This is the true history of Hurghada, which has often been misunderstood.
The origins of Hurghada have so often been misquoted and misinterpreted that the truth — which is well documented — might come as a surprise. In fact, in a part of the world where towns are thousands of years old, here is one that was founded by the British in 1909 on what was then a patch of scrubland home only to occasional Bedouin nomads.
About 200 British and Italian mining engineers working for the Shell company, with their families, servants, and Egyptian mining employees, settled in what is still the city centre, sometimes erroneously called New Hurghada (there was no Old Hurghada). Local tribesmen had given the area the name Ghardaqa on account of the prickly yellow shrub of that name that grows here in abundance.
Major C. S. Jarvis, one-time governor of Sinai, recounts in his entertaining book Three Deserts how the name came to be changed: “The Anglo-Egyptian oil fields in the Gulf of Suez are at a place named after this shrub, but the mining engineers, after suffering from sore throats for some time, rechristened the spot Hurghada, which is sufficiently near the correct name to be recognisable, and can be correctly pronounced by everybody, providing there is no difficulty about sounding the aspirate.”
This notwithstanding, the local pronunciation, which sounds roughly like Ghardaka, does not prevent some modern Cairenes from mispronouncing it as as a throaty Rha’da’a, but that is the way they like to do it.
Conditions in the new settlement in 1909 must have been very harsh. Apart from some wells in the mountains the area had no water, which had to be brought by ship from Suez. Nevertheless, the engineers stayed and drilled their oil wells (production started in 2014), and built elegant houses for themselves as well as a British and an Italian school. During the following decade or so some fishing families from Saudi Arabia, from Saudi stock in Sinai and from Kosseir saw an opportunity to supply the foreign workforce with fresh fish and settled beside the harbour in Sigalla, four kilometres from the town centre.
Downtown Hurghada (photo: holidaycheck)
These few Arab families formed a close-knit community, and their houses, now sadly dilapidated, can still be seen lining the beach along Shohada Road, between the two mosques of Sigalla. A Frontiers administration camp and barracks were also built near the harbour. A boat-building industry was established, which today thrives on the building of boats to take divers out to the reefs.
Egyptian migrants, mainly from Qena and Luxor, and including some Ababde families, arrived in the 1940s and 50s to work in the oil fields and in service industries. In 1956 the British left during the Suez crisis, but by then oil production had seriously declined and Hurghada became a controlled military area of strategic importance at the gate of the Gulf of Suez; its waters were controlled by cast guards, and the beaches by camel police.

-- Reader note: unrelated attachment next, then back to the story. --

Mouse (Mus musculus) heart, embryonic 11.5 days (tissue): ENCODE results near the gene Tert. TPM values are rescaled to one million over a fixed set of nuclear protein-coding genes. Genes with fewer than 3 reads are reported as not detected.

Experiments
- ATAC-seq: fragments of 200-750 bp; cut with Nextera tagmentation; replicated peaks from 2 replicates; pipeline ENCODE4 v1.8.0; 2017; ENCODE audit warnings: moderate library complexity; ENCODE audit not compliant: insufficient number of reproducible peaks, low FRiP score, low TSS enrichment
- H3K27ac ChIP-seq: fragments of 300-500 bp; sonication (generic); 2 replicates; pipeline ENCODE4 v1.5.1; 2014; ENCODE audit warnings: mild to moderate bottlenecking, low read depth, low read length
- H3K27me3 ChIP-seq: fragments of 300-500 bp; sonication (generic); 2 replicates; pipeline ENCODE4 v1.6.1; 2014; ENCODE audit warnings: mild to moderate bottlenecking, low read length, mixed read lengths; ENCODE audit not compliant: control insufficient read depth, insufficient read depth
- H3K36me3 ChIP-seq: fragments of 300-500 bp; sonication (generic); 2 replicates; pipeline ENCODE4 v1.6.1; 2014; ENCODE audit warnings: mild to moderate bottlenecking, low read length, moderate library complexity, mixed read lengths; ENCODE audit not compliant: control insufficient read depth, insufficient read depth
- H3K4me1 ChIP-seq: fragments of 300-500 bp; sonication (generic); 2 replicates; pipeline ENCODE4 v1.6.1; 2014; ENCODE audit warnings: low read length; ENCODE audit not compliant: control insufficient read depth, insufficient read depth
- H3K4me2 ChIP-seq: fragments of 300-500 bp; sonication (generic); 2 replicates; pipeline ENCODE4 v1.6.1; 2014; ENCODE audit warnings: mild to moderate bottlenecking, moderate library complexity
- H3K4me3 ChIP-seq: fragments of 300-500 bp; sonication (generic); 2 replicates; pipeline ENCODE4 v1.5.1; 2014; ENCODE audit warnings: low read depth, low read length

The Hurghada market
The year 1967 brought two events that helped put Hurghada on the modern map. With the first, the seizure by Israel of the Suez Canal, the water supply suddenly ceased and for a while water was shipped over from Aden while a Nile water pipeline from Qena was completed. The second event was the arrival of the first scuba divers — Americans.
A few years later the Hurghada Hotel was built (smaller hotels for Egyptian workers already existed in the town); the Club Mediterranée opened in 1977; and the Sheraton, constructed under different ownership but closed since the 1967 war, opened at last in 1979. All the other hotels in Hurghada have opened since 1982. Many of the hotel and restaurant operaters migrated from Luxor bringing their long experience in the tourism industry. The Egyptian Ministry of Tourism invested heavily in Hurghada.
Tourism increased sixfold among Egyptians in the years 1980 and 1986, and threefold for foreign tourists, bringing the numbers to well over 30,000 a year. As well as some of the most stupendous scuba diving in the world, much of the emphasis is still on fishing, windsurfing, or just enjoying the glorious weather. There are also guided excursions to local Roman, Coptic and Islamic sites, including the white granite quarries of Mons Claudianus and the porphyry mines of Gabal Abu Dukhan.
Conservation remains a major issue. Desert and marine fauna are officially protected, and in the sea this includes dolphins, dugongs, turtles, manta rays, reef fish, shells and corals. Tourists should not take shells, and boat captains should not allow them to do so. However, in spite of environmental department rules, boat anchors damage the reef and every carbon footprint in this frail ecological system is a heavy one.
The loss of tourism in the last three years may have an upside in that it has given the reef a short respite and a chance to recover some of its pristine wonder.
Jenny Jobbins is the author of The Red Sea Coasts of Egypt: Sinai and the Mainland, AUC Press.